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Buy Our GABA Supplement


GABA (Gamma-aminobutyric acid) is a well-known hormone that is produced by the brain to help reduce signals from the central nervous system (CNS) and binds to receptors in the GABAergic system. It has a chemical formula of C4H9NO2 and a molecular mass of 103.12 g/mol.


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GABA Reviews


GABA Benefits and Uses


Gamma-aminobutyric acid is a naturally produced hormone and is the principal inhibitory neurotransmitter in the mammalian central nervous system (CNS) and is synthesized naturally from glutamate.

It does not have a high capacity to cross the blood-brain barrier, as a result of biochemical feedback systems. However, anecdotal reports suggest that its effects may be similar to other calming supplements.


Where to Buy GABA Online?


LiftMode offers a variety of unit sizes of GABA including 5 gram samples and a 400 gram (14.11 Oz) unit, at an excellent guaranteed purity of 99+% Gamma-aminobutyric acid.


All our products ship with a certificate of analysis from 3rd-party independent laboratories, and all orders are covered by our 90-days refund/reshipment policy to ensure the highest quality.


Shipping restrictions: No shipping restrictions currently apply to this product and we are able to ship internationally. At checkout, the available shipping options for your location will be available.




GABA supplements are also known by a few different names, including:


gamma Aminobutyric Acid

4-Aminobutanoic Acid

4-Aminobutanoic acid



Piperidic acid

Beta-Phenyl-Gamma-Aminobutyric Acid

Acide Bêta-Phényl-Gamma-Amino-Butyrique

Ácido Gama-Aminobutríco


Scientific Consensus:

Supplementing with this product is likely to be safe, even at larger serving sizes, but there is a need for further research into potential adverse effects, especially for pregnant or breastfeeding women. GABA has the potential to interact with some medications, and caution should be used.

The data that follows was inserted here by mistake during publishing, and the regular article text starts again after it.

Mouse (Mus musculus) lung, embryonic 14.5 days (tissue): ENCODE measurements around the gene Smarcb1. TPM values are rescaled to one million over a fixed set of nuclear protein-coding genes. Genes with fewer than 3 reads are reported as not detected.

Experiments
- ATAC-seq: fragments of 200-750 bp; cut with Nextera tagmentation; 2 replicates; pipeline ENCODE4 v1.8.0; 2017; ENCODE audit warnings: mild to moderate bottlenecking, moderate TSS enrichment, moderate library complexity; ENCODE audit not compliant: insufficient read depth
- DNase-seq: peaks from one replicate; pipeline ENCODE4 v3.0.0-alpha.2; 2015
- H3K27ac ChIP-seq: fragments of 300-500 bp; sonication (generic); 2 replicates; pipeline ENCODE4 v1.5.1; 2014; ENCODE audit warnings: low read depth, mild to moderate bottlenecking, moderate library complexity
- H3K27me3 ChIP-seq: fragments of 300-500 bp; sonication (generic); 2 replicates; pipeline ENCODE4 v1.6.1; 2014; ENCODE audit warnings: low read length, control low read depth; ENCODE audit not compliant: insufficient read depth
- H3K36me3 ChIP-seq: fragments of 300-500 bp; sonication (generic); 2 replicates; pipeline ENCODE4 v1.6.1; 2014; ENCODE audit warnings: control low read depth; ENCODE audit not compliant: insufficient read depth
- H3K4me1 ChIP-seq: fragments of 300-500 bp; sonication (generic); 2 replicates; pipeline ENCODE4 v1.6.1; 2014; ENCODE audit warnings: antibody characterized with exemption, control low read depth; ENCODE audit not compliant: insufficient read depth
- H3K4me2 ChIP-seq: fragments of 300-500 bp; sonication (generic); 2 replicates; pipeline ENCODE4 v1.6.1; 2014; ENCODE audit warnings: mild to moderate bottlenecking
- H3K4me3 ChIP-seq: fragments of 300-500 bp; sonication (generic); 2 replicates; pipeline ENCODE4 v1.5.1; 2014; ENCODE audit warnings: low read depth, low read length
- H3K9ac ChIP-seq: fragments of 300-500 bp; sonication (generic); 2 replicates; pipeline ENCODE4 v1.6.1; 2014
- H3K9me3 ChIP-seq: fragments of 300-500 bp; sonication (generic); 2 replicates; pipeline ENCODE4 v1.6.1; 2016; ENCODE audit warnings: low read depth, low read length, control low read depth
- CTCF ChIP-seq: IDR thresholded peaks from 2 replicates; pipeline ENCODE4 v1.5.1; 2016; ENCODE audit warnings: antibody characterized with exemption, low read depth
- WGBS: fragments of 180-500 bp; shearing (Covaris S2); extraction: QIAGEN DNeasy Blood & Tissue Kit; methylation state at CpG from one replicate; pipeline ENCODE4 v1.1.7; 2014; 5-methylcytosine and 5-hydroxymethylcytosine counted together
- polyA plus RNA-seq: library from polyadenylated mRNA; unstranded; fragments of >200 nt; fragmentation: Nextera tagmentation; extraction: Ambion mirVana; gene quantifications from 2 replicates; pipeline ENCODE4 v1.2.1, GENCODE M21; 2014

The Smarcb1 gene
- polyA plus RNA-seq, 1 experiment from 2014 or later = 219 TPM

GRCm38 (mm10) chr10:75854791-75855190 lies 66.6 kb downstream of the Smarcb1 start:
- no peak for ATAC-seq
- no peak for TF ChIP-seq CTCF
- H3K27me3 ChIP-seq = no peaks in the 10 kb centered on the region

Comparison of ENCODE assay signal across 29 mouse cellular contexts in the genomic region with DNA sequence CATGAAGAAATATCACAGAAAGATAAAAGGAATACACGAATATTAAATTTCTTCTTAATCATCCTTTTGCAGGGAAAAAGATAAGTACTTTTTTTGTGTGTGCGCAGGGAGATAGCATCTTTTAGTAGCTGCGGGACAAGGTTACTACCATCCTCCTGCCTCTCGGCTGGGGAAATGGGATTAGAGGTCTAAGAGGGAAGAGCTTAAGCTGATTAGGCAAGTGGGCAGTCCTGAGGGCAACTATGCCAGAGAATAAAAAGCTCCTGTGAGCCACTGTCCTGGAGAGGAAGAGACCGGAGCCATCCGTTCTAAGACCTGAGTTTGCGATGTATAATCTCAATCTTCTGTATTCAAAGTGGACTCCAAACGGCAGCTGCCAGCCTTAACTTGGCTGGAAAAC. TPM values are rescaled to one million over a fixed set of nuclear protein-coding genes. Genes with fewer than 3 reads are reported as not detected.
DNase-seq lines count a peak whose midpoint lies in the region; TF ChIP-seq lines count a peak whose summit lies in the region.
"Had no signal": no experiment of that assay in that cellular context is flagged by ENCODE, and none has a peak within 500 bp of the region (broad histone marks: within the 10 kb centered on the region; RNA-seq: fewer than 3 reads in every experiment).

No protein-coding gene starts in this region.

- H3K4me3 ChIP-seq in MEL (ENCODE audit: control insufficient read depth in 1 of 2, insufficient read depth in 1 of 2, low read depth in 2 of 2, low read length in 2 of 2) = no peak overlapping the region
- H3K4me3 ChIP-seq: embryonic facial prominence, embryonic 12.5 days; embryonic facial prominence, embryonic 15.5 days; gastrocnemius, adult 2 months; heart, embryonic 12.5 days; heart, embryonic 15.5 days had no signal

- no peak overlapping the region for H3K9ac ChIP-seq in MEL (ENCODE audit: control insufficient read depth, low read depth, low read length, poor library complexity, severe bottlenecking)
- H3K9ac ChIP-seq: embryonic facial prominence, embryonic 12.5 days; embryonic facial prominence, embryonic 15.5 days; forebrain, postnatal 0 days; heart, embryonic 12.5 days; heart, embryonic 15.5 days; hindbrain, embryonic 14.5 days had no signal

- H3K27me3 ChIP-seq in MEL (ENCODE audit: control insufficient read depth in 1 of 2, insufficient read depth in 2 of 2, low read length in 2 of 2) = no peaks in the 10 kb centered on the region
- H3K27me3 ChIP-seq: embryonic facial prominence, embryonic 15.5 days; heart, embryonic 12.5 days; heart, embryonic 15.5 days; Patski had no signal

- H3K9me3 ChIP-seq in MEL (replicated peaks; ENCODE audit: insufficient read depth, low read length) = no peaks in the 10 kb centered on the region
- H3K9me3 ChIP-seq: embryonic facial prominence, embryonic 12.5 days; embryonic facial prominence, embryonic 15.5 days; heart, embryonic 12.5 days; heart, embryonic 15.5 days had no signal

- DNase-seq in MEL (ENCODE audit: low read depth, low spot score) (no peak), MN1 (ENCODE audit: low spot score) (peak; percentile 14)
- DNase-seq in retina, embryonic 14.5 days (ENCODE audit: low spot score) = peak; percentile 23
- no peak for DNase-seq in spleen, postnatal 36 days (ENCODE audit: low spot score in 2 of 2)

It is not yet clear that a significant portion of GABA reaches the brain when taken orally. The significance of GABA’s benefits will only be apparent after further scientific evidence becomes available.

DO NOT EXCEED THE RECOMMENDED SERVING SIZE. Use with caution. Do not use if pregnant or breastfeeding.




All dietary supplements have risks. Please ensure that you are familiar with the latest research on effects, side effects, benefits, and uses of a supplement before buying it.


Store in a cool, dry place. Keep out of reach of children. Do not exceed the recommended serving size. Exceeding the recommended serving size may result in side effects. If you have any underlying medical conditions or are taking any medication, please consult a medical professional before using this supplement.

These statements have not been evaluated by the Food and Drug Administration. This product is not intended to diagnose, treat, cure, or prevent any disease.




How We Research Our Content

Our content is written using meticulous research methods and claims are backed by links to scientific references, wherever possible. The author and editors of Liftmode's Research Team have strong academic backgrounds in microbiology, physiology, and biochemistry.

Content Updated On: October 4, 2019




  • Boonstra, E., de Kleijn, R., Colzato, L. S., Alkemade, A., Forstmann, B. U., & Nieuwenhuis, S. (2015). Neurotransmitters as food supplements: the effects of GABA on brain and behavior. Frontiers in psychology6, 1520. doi:10.3389/fpsyg.2015.01520

  • Byun, J. I., Shin, Y. Y., Chung, S. E., & Shin, W. C. (2018). Safety and Efficacy of Gamma-Aminobutyric Acid from Fermented Rice Germ in Patients with Insomnia Symptoms: A Randomized, Double-Blind Trial. Journal of clinical neurology (Seoul, Korea)14(3), 291–295. doi:10.3988/jcn.2018.14.3.291

  • Gamma-aminobutyric Acid: Compound Summary (2019). PubChem. U.S. National Library of Medicine. [online]. Available at:

  • Gottesmann, C. (2002). GABA mechanisms and sleep. Neuroscience, 111(2), 231–239. doi:10.1016/s0306-4522(02)00034-9 

  • Wu, C., & Sun, D. (2015). GABA receptors in brain development, function, and injury. Metabolic brain disease, 30(2), 367–379. doi:10.1007/s11011-014-9560-1